With the human immune system permanently off-line, the digestive bacteria in the gut gain the upper hand, causing an upset in the uneasy intestinal alliance. These bacteria begin nibbling on the body itself. As the host&rsquos cells steadily self-destruct from autolysis, their membranes rupture, spilling the nutrient-rich cell filling into the tissues. The bacteria thrive in this river of food, and they soon establish decomposition franchises at every extremity.

Meanwhile, back on the surface, scores of flies are drawn to the fresh-corpse scent from up to a mile away. They lay their eggs at every exposed opening, and soon the newborn maggots are making a meal of the cadaver&rsquos subcutaneous fat. Forensic entomologists can measure the size of these developing fly larvae to determine &ldquotime since colonization.&rdquo Over several days the spongy brain will liquefy and leak from the ears and mouth, while blisters form on the skin which eventually evolve into large, peeling sheets. Often the skin from the hand will slough off in one piece, an effect known as gloving. Body Farm researchers have discovered that such skin can be soaked in warm water to restore its flexibility, and placed over a researcher&rsquos hand for the purposes of fingerprint identification.

By day four or so, the rigidity of rigor mortis has subsided, and the rapidly reproducing anaerobic bacteria have expelled enough gas that the skin takes on a green tinge. The sickly sweet smell of decay begins to saturate the air as bacterial byproducts such as putrescene and cadaverine cause swelling of the abdomen. Steadfast insects have thoroughly colonized the cadaver, with writhing mounds of maggots obscuring every orifice and a fog of flies swarming above. Maggot-hunting beetles and wasps may join the fray creating another measurable milestone for the entomologists.

As the tenth day of decay approaches, the bacteria-induced bloating becomes pronounced. Sometimes this pressure is relieved via post-mortem flatulence, but occasionally the abdomen will rupture with a wet pop. Ants, moths, and mites begin to capitalize on the corpse cornucopia along with the other insects, while the single-celled citizens dutifully dissolve the internal organs. Soon the soil beneath the corpse is sodden with liquids, while the skin&ndash unappetizing to most insects&ndash becomes mummified and draws in close to the bones. Natural soap buildup might also be present due to the interaction of bodily fats and acids, a process known as saponification.

When the decomposing donors have completed their stint at the Farm, their bones are steam-cleaned and added to the University of Tennessee skeletal archives.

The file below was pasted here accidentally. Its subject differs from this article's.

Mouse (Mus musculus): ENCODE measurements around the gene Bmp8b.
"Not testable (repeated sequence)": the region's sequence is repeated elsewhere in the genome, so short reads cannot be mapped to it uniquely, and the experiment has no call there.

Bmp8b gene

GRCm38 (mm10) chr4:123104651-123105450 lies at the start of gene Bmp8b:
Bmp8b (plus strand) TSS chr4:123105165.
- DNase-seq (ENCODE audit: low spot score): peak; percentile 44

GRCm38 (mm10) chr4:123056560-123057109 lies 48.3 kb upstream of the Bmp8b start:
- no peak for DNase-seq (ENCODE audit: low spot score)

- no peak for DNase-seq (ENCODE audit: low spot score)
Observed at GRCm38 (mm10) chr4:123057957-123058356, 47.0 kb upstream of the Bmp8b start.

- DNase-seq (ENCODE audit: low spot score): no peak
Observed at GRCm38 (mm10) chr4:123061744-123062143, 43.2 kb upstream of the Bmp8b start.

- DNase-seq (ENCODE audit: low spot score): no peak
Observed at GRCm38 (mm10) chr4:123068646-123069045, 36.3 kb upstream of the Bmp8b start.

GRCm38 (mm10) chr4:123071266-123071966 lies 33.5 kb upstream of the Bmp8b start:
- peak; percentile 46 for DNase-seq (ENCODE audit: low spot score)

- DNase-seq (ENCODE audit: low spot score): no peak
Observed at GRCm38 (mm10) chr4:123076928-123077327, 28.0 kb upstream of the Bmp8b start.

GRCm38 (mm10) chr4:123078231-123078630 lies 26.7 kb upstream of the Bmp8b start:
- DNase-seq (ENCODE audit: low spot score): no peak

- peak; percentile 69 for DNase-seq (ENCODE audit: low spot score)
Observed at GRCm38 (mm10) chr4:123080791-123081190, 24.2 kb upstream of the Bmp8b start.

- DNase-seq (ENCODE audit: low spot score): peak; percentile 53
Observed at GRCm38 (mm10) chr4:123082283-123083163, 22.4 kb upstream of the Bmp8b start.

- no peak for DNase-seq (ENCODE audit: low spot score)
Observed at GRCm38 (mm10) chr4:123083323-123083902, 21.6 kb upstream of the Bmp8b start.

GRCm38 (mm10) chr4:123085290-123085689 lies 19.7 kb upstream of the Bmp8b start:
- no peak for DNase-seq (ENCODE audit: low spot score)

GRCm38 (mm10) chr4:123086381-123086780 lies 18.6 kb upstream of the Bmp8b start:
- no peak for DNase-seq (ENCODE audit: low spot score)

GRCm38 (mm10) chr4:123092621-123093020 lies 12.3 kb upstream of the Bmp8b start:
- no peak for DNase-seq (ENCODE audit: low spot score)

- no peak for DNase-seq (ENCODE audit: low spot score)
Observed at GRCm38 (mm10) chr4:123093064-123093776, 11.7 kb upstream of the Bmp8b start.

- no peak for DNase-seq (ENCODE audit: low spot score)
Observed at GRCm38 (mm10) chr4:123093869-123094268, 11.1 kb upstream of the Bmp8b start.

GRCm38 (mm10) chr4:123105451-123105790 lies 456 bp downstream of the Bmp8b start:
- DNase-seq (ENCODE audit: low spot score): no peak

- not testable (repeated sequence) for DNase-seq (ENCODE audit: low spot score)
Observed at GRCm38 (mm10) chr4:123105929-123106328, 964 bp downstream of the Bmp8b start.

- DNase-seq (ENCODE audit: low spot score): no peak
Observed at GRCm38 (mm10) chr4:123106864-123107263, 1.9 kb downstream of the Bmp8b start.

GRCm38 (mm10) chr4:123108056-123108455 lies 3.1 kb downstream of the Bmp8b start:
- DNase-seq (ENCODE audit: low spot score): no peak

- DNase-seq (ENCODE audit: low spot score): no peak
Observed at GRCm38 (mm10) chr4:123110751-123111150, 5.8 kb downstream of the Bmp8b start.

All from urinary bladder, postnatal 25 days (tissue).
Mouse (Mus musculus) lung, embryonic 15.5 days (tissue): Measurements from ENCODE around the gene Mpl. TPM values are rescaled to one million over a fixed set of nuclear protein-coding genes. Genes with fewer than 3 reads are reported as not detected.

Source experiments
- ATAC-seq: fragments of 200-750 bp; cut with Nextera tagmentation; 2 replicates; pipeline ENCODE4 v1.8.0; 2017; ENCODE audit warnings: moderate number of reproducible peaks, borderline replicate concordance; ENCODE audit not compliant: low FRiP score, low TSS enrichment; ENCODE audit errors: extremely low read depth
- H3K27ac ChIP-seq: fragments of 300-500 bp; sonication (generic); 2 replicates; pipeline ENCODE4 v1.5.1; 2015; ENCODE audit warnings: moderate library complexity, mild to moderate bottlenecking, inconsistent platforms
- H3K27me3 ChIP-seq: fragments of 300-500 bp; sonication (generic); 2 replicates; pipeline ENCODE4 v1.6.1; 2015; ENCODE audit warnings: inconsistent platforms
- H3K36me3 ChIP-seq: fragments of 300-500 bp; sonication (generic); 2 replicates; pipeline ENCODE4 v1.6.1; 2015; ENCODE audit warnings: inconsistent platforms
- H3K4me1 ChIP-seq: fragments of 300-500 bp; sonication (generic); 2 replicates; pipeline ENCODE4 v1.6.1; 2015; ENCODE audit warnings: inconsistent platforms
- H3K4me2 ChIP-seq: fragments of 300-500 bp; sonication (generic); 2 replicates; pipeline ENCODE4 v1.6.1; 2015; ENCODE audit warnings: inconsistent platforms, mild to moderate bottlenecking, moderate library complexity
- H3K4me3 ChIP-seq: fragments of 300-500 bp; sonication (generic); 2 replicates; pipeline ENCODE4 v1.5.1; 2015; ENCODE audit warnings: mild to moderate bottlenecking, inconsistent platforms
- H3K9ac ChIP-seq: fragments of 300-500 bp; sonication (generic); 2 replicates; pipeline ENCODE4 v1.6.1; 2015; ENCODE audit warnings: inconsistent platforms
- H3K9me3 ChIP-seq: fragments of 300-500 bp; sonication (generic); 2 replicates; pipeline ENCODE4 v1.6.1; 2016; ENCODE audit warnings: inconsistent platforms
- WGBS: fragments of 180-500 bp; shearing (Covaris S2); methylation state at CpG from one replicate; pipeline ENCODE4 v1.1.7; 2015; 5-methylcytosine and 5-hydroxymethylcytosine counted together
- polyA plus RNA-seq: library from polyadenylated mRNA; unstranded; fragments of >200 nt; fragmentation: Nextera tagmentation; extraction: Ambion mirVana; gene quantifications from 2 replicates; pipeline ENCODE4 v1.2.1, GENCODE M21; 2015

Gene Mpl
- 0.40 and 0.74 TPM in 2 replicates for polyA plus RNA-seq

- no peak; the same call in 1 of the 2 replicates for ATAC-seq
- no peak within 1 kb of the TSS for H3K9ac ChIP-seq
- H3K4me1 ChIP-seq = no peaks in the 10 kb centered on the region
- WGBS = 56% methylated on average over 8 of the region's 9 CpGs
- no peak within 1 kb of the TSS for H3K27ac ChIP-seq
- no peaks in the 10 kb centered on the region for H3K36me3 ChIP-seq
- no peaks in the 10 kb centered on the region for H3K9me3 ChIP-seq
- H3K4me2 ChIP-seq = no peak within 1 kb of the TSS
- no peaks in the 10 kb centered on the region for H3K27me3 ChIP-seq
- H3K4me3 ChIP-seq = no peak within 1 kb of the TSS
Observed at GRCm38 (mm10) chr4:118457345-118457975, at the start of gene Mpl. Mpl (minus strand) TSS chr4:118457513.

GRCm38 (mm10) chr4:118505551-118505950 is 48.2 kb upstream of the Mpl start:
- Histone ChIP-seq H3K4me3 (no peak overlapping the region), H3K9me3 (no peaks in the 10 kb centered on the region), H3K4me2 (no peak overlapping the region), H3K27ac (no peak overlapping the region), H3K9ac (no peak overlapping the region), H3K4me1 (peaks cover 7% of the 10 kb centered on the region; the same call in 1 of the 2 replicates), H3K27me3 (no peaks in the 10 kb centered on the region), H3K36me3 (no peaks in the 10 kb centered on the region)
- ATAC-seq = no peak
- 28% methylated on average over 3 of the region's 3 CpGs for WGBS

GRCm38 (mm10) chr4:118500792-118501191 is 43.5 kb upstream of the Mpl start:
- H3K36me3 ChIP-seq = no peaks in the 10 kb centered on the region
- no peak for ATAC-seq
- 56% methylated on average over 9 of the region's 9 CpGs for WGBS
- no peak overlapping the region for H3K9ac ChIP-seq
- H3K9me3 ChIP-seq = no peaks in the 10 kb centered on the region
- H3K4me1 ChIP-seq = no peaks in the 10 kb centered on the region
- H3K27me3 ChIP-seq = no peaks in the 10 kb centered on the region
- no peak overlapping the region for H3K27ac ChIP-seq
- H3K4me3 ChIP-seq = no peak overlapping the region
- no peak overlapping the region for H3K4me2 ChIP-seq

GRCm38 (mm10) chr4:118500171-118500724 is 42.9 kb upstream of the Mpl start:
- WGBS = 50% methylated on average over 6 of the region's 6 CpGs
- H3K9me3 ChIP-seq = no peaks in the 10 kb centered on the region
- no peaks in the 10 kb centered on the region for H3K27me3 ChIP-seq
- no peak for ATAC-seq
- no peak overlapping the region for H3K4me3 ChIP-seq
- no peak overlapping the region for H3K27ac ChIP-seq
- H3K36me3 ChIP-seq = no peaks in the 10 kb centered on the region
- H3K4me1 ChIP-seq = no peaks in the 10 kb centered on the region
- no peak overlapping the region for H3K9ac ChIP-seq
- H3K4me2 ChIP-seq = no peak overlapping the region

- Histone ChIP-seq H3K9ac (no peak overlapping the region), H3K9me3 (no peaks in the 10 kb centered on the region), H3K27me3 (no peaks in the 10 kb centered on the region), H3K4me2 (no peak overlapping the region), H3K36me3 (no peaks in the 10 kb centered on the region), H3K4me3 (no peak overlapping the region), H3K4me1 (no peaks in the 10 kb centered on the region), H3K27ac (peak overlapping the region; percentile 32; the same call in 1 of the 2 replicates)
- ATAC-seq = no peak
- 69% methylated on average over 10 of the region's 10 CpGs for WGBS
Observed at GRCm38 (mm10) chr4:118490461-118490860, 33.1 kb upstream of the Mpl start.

Owing to the information harvested from the Body Farm, any forensic entomologist worth their salt can now determine time of death when presented with a reasonably fresh corpse. Using the results of numerous experiments, investigators have the data to properly adjust post-mortem interval estimates, taking into account environmental conditions. One example of such variation was Dr. Bass&rsquo underestimated civil War remains, which were found to be contaminated with lead from the cast-iron casket. This effectively embalmed the body, making the meat unpalatable to tiny foragers.

Dr. Bass has since retired from teaching, but he has continued as head of the Forensic Anthropology Center. While the prospect of having one&rsquos naked, lifeless husk flung into the woods lacks general appeal, there is nevertheless an ever-growing waiting list of enthusiastic, not-yet-deceased Body Farm volunteers. Dr. Bass himself has stated that his hatred of flies compels him to decline the opportunity to rot for the benefit of science.

Match the word with its definition/synonym (words are underlined in article)

How are Insects Used in Forensic Entomology?

So here’s breaking the mystery. How can something as despicable as insects lend such crucial information to forensic investigators? The following section shall reveal how are insects used in forensic entomology.


Flies are among the first insects that are attracted to a corpse. Their offspring, maggots, feed on moist cadavers. Following are the flies that are relevant to forensic entomology.

  • Blow Flies: Blow flies are the ones that have mentioned in the first record of the application of forensic entomology in Song Ci’s book. These metallic looking flies have the ability to smell decaying flesh from up to 16 km away. That’s called as having some real olfactory senses!!
  • Flesh Flies: Flesh flies mostly breed on decaying corpses, garbage, dung or any other decaying material. A few species, however, lay their eggs in the exposed wounds of mammals. Being viviparous in nature, flesh flies often give birth on decaying human and animal corpses.
  • House Flies: They are the most common type of flies and are the carriers of serious diseases as we are all aware!
  • Cheese Flies: These flies are mostly found in animal products and fungi. Their larvae most infest smoked fish, cured meat, cheese and decaying animals. The presence of cheese fly larvae is crucial for estimating the time of death for humans.


Beetles generally infest a corpse in the later stages of decomposition compared to flies. Beetles are replaced by moth flies in drier conditions.